particular man, the next man in order, was selected as
the winding-engineman — do you disagree with the action
that was taken there ? — Not exactly in the way they
put it.

28535. Do you disagree with the action that was taken
as described in this question ? — I advised the men not to
press their opinion.

28536. You disagreed with the action that was taken ?
—That is it.

28537. Is it a fact that the man who was appointed, I
namely, the man the men said must be appointed, had '
an overwind in the course of a few days after he was .
there ? — That is the point I want to come to. I knew
nothing about that case until I saw it here.

(Mr. Wm. Abraham.) That is not a fact. *


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29538. (Mr. Batdiffe Ellis.) He says he did not know
anything about it until he saw it here. — Yes.

28539. {Chairman.) You do not know ; you have not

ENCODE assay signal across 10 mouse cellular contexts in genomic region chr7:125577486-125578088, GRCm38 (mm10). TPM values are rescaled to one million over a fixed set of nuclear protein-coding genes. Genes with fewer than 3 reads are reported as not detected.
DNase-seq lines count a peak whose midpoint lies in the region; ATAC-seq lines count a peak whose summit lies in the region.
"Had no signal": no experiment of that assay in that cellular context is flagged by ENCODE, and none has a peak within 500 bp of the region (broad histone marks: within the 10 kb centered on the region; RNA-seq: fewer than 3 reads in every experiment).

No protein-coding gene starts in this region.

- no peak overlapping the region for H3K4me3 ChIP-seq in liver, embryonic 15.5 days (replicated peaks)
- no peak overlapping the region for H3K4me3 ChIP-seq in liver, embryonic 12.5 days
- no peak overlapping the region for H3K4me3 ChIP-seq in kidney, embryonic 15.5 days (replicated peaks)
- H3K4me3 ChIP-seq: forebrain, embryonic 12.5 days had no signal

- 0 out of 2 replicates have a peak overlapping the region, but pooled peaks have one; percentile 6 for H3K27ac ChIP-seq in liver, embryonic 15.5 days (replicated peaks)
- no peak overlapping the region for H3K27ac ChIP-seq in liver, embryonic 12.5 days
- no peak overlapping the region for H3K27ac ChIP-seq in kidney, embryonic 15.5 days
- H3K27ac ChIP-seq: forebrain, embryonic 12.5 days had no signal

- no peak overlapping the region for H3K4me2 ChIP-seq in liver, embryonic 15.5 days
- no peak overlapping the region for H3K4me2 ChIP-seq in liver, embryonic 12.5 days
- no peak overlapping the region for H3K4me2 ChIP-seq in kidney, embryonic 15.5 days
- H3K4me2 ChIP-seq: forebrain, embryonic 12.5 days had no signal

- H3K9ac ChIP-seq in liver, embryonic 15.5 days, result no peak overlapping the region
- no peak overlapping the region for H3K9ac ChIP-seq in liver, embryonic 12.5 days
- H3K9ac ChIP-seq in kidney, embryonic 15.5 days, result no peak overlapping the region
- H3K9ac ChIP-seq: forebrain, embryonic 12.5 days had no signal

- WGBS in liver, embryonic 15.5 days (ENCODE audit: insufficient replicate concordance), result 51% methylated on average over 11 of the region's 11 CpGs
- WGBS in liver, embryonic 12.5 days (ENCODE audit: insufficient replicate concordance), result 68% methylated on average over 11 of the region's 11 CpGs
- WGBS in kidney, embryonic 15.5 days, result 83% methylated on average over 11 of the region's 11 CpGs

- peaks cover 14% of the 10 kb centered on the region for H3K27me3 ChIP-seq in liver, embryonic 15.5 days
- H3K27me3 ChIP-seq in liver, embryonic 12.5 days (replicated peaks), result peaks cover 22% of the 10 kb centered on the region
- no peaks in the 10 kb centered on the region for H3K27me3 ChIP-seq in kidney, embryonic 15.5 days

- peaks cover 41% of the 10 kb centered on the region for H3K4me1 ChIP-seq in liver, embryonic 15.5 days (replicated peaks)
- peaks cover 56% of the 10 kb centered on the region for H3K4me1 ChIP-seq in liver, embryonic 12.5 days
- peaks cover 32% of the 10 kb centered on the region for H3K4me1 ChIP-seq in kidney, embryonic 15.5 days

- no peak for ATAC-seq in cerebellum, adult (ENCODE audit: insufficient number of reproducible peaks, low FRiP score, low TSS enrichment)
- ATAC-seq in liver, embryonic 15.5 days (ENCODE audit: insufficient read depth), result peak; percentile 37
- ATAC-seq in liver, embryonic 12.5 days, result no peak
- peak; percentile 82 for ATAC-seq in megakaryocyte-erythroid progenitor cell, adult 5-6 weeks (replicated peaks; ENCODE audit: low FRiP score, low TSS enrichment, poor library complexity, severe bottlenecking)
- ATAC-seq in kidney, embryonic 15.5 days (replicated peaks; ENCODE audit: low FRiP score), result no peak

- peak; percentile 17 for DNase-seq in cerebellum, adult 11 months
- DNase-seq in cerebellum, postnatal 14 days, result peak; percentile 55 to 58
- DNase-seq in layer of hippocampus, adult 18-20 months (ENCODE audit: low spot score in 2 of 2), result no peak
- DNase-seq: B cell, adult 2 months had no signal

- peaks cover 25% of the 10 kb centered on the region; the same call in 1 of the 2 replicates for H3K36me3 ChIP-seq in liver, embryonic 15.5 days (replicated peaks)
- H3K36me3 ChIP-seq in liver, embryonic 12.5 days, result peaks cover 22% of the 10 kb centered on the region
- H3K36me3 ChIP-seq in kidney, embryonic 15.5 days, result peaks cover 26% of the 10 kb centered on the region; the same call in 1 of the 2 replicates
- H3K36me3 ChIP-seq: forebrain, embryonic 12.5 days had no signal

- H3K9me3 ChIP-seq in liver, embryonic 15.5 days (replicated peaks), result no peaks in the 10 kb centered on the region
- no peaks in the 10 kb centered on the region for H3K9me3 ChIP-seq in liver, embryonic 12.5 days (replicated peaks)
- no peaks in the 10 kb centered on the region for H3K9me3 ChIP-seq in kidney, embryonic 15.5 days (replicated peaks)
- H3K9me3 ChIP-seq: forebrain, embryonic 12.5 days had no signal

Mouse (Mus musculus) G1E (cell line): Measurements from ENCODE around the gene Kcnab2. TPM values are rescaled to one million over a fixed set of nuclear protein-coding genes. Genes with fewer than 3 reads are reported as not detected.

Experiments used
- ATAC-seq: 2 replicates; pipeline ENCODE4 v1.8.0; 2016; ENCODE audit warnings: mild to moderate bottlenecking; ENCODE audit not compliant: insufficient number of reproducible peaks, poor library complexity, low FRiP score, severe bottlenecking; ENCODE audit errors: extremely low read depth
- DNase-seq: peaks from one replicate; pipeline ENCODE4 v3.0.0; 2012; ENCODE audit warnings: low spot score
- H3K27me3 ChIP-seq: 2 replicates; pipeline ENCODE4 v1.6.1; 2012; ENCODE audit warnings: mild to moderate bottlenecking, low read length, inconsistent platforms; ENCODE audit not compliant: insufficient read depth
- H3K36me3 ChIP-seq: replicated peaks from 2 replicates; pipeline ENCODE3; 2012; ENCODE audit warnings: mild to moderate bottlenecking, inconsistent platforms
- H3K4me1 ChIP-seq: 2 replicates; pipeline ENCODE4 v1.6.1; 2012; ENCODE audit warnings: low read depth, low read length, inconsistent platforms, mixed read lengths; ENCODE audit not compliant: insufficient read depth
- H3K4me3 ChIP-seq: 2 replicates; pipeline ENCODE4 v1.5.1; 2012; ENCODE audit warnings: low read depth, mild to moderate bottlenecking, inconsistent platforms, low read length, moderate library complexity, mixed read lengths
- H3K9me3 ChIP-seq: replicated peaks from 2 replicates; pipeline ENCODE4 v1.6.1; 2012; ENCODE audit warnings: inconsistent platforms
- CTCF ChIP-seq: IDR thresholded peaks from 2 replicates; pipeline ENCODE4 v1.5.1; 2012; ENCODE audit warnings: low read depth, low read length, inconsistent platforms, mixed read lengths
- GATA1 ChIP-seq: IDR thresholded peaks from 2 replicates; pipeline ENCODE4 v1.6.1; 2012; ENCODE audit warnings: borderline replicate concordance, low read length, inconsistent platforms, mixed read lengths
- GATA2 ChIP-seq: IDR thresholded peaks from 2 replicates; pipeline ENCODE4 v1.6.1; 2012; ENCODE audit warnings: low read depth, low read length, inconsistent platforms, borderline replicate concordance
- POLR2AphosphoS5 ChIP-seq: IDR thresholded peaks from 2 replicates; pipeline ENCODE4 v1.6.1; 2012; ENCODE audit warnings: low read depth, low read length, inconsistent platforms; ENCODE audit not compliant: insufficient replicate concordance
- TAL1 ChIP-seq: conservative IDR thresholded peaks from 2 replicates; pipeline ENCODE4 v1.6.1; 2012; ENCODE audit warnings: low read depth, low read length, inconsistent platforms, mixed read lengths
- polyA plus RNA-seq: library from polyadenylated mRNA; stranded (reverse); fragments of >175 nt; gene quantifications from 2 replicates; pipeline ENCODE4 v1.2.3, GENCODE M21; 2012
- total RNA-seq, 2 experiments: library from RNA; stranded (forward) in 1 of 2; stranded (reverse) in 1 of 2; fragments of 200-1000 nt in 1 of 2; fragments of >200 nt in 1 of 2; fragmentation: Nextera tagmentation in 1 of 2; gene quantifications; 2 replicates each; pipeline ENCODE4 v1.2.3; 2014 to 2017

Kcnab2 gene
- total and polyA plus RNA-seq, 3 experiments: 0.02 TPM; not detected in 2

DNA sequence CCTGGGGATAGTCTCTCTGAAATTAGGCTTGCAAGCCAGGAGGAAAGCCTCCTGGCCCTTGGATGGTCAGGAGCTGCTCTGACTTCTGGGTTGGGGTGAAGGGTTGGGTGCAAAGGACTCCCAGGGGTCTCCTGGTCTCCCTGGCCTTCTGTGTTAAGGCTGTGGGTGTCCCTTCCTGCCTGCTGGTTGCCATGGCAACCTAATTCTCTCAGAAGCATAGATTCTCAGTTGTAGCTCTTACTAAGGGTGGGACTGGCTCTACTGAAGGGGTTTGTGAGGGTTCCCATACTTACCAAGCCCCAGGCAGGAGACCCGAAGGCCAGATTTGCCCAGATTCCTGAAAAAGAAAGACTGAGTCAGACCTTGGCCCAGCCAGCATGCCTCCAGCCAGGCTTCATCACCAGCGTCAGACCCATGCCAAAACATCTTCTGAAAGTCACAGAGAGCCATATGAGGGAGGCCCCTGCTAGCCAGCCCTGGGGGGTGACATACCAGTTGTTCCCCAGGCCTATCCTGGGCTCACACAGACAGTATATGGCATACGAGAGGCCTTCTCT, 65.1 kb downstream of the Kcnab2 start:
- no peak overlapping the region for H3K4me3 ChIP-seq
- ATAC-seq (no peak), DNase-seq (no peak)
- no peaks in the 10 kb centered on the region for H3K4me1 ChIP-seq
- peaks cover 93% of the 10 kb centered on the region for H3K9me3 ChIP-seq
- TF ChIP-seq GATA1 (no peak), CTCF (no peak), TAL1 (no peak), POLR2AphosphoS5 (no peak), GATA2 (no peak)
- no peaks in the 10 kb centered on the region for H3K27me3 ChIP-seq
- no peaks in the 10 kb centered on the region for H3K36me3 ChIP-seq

made inquiries ? — ^I have made inquiries since I saw it

28640. (Mr. JRatcliffe EUis.) You say you never knew
there had been an overwind until you saw it here ? —
Not at all.

28541. Since you have seen it here have you inquired
about it ? — I have made inquiries.

28542. You can hear nothing about it ? — I went to see
the men to see whether this was correct, and this man
had not had the charge of the engine. He was an ap-
prentice, and it appears an accident happened when he
was there as an apprentice.

28543. (Mr. WiUiam Abraham.) He was not in charge of
the engine when the accident occurred ? — ^No ; that is the
information I received.

28544. (Mr. Batdiffe EUis.) Your information is that
the winding man appointed by the Engine-winders' Union
was not in charge when there was an overwinding ? —
This man was appointed by the management.

(Chairman.) What I understand him to say is that
this man did make a mistake in winding while an

28545. (Mr. EatcHffe EUis.) The question that is put is